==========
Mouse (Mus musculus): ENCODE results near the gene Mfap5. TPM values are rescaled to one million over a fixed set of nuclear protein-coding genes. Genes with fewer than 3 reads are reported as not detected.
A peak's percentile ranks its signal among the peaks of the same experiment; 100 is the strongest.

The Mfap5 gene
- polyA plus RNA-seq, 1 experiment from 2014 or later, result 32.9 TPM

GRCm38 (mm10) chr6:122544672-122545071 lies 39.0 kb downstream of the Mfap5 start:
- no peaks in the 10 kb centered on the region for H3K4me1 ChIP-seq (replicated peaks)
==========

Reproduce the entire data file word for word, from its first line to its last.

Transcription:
Mouse (Mus musculus): ENCODE results near the gene Mfap5. TPM values are rescaled to one million over a fixed set of nuclear protein-coding genes. Genes with fewer than 3 reads are reported as not detected.
A peak's percentile ranks its signal among the peaks of the same experiment; 100 is the strongest.

The Mfap5 gene
- polyA plus RNA-seq, 1 experiment from 2014 or later, result 32.9 TPM

GRCm38 (mm10) chr6:122544672-122545071 lies 39.0 kb downstream of the Mfap5 start:
- no peaks in the 10 kb centered on the region for H3K4me1 ChIP-seq (replicated peaks)